RESEARCH AND INNOVATION IN AI AT ÉTS Knowledge transfer accessible to SMEs

Artificial intelligence (AI) is causing a great deal of excitement among researchers and scientists, not to mention large corporations. On the other hand, many small and medium enterprises are still hesitant to jump on the bandwagon. Are you of the opinion that artificial intelligence is only accessible to large companies? Think again! Québec SMEs like Distech Controls and DIAGNOS have taken advantage of the latest advances in AI by calling on the expertise of researchers from École de technologie supérieure (ÉTS).

Marco Pedersoli

Professor Marco Pedersoli is looking to reduce the cost of computing and the quantity of data required for machine learning, which is exactly what was needed at Distech Controls, a company that offers innovative solutions for connected buildings. According to Professor Pedersoli: “One of the main problems with deep learning is that it requires massive computing resources and data to accomplish the learning.” Given that most of the engineers working at Distech are ÉTS graduates, it was only natural to call upon the expertise its researchers. That is how Steve Lupien, vice president, Building Automation Technology at Distech, and Marco Pedersoli and Éric Granger, both professors at ÉTS and members of the Imaging, Vision and Artificial Intelligence Laboratory (LIVIA), laid the groundwork for a joint project that is expected to continue over the next five years.

Working in collaboration with the university milieu gives companies access to the latest knowledge related to AI, because it is not always possible for them to accomplish their goals internally.

Recognizing the immense potential of AI for his sector of activity, Steve Lupien began exploring the possibilities with the company’s employees. “After a brief feeling-out period, it quickly became clear that we would be better off collaborating with experts like Marco and Éric,” he explains.

Moreover, this type of collaboration gives companies access to a highly specialized labour force that already understands their needs. According to Éric Granger: “This project allowed us to obtain funding to hire students. We provide them with training and they work on real projects, and eventually become potential employees for our company.”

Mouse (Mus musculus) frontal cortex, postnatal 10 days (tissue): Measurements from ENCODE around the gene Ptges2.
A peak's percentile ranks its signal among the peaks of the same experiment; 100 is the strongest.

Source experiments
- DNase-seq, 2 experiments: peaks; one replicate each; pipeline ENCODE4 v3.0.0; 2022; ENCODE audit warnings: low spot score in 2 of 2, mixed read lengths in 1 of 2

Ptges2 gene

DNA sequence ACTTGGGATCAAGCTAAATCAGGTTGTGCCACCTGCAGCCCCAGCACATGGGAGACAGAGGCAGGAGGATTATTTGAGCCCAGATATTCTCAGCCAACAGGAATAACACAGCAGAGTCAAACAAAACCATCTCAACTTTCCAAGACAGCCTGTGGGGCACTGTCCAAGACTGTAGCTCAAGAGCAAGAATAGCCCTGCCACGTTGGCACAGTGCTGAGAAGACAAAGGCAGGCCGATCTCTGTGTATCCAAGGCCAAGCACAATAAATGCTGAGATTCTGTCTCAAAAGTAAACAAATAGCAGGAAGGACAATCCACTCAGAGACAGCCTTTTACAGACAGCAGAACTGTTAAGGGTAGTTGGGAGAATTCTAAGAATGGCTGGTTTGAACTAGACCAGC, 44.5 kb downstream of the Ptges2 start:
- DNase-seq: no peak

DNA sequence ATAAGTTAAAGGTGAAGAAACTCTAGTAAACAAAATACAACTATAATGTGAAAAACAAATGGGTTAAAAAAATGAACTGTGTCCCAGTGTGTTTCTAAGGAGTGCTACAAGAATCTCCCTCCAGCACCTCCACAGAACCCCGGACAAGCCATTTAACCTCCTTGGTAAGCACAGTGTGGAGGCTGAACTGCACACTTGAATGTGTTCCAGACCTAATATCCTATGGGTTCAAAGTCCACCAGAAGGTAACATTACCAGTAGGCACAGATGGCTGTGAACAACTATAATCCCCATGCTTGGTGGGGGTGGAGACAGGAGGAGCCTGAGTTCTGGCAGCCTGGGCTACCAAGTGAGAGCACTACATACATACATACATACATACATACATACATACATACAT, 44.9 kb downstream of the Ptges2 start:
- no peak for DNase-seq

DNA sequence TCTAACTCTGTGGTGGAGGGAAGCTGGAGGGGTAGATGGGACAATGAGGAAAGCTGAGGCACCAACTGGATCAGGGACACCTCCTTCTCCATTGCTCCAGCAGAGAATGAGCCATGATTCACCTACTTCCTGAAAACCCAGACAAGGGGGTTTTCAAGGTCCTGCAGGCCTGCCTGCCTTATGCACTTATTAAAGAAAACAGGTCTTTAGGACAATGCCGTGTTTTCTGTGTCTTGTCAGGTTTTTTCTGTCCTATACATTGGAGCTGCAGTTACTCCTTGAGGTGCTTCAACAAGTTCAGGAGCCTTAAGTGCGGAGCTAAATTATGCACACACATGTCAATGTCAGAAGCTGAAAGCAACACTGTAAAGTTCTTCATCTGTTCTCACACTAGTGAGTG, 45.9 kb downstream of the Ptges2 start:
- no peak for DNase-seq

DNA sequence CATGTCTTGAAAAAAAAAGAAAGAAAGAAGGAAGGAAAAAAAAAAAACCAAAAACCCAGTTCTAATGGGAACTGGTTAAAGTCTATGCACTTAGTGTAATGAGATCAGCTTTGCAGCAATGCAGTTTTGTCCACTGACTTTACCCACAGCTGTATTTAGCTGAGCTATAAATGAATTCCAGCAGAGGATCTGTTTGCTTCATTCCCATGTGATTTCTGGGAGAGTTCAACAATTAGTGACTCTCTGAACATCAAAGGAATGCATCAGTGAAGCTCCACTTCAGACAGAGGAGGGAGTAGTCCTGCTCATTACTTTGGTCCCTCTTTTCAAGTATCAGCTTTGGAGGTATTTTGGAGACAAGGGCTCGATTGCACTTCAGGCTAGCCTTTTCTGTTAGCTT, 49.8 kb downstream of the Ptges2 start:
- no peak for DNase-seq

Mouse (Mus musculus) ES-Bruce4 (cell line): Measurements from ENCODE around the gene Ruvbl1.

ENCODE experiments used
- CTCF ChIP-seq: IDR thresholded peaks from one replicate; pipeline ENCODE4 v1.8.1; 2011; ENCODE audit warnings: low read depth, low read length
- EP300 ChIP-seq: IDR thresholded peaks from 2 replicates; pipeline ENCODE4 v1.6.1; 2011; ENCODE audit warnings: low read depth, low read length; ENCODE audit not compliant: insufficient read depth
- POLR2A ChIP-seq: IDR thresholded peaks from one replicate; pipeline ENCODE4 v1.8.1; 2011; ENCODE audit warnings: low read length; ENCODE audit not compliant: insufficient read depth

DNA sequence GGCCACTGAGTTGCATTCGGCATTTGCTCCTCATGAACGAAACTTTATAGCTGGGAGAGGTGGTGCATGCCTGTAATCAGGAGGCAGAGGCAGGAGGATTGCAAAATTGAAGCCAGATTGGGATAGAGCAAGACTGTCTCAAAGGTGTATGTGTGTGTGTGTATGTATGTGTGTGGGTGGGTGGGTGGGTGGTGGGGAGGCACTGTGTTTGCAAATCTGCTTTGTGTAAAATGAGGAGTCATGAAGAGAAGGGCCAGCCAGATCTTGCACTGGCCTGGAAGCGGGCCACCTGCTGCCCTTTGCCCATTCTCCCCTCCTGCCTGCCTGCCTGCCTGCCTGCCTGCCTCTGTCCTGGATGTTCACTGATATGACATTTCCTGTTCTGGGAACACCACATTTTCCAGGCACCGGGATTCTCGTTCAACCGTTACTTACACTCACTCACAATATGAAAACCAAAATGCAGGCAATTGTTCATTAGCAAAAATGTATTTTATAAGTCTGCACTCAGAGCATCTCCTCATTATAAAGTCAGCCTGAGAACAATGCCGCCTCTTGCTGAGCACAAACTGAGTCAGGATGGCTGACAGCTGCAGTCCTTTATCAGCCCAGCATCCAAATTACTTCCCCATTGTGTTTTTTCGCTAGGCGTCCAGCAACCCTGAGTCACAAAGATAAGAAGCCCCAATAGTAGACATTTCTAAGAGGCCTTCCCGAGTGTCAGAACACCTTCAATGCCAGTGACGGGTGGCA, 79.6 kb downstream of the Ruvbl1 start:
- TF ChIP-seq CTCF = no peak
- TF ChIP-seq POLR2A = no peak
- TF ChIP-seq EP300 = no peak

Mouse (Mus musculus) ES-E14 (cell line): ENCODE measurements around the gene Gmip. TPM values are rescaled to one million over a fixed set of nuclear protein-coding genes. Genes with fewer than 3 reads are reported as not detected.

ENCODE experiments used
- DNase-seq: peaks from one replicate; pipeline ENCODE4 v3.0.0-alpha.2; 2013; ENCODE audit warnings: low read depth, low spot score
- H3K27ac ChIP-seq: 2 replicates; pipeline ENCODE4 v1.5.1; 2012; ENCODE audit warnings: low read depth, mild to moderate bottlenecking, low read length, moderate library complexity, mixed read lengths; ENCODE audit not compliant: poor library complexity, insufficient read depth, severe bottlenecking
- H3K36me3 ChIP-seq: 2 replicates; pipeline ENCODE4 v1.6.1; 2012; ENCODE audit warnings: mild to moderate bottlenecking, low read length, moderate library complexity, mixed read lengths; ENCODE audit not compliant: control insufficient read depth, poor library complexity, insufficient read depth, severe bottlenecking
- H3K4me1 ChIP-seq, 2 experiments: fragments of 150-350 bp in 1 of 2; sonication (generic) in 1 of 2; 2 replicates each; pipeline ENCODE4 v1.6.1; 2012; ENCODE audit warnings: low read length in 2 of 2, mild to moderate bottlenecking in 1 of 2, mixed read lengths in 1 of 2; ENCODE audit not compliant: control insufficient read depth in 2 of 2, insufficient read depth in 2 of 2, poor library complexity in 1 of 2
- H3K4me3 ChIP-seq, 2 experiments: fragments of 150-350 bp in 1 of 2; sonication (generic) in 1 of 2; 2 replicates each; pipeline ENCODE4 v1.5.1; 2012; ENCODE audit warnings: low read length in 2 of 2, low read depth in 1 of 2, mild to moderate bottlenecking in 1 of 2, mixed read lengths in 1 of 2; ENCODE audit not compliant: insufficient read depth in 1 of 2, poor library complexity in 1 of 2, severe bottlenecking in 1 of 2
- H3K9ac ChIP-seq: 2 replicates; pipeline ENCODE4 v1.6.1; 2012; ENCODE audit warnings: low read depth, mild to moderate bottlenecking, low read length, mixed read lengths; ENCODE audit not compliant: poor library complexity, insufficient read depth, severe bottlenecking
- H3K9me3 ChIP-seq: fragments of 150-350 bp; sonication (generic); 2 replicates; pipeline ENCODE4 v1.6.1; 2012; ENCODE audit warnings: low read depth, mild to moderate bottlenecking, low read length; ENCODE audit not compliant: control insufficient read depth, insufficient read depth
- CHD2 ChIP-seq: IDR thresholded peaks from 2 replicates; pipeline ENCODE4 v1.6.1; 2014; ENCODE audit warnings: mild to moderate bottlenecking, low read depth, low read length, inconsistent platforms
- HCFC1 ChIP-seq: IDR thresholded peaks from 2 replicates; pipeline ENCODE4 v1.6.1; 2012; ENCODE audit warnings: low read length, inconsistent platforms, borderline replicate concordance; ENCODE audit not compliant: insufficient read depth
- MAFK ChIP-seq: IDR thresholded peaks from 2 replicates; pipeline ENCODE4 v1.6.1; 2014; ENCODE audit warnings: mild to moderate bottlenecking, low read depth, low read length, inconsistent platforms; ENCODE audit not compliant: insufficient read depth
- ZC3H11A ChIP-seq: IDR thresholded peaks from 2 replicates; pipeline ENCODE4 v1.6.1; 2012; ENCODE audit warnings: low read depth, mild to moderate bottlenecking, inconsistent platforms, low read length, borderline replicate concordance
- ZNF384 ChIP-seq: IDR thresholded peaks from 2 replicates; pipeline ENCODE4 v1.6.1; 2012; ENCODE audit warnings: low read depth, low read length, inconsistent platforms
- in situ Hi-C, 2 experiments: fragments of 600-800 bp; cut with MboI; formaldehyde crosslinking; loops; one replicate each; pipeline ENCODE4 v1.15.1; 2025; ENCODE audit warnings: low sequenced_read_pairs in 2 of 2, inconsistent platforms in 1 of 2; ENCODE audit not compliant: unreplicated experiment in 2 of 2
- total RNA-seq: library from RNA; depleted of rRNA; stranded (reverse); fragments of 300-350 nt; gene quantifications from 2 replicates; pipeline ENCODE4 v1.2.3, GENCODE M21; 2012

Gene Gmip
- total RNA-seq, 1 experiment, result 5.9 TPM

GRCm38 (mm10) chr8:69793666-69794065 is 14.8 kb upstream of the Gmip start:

Éric Granger

To assist Distech in integrating AI into its solutions, the research will focus on two themes: optimizing spaces with a view to facilitating the cleaning, ventilation or use of offices, for example; and improving eco-friendliness with a view to reducing energy consumption as much as possible. Mr. Lupien specifies: “Artificial intelligence will enable us to automate many of the tasks that were previously performed manually. It will allow us to simplify our products and enhance the comfort of occupants.”

In the case of DIAGNOS, the company employs a dozen or so individuals and has been working for more than two years on a joint project with Professor Ismail Ben Ayed, who is also a member of LIVIA. Although this SME has been using AI for the past 15 years, it doesn’t have the expertise required to take advantage of deep learning. “That’s where Ismail comes in,” explains André Larente, president of DIAGNOS. The reputation that ÉTS and LIVIA enjoy enables them to attract extremely talented researchers, including Adrian Galdran, a post-graduate student who has been working on the medical imaging project with DIAGNOS for a year now.

The results are tangible. In a matter of seconds, rather than minutes, the application can now analyze a photograph of the retina in order to determine whether the patient’s vision is at risk from a disease such as diabetic retinopathy.

According to Mr. Larente, who would like to continue the collaboration with other applications: “Our goal is to help physicians by giving them more effective tools.”


Ismail Ben Ayed

Professor Ben Ayed affirms that “this type of collaboration is extremely important. My main goal is to see my knowledge transferred and impact people’s lives. Otherwise, it’s just a bunch of equations on paper.

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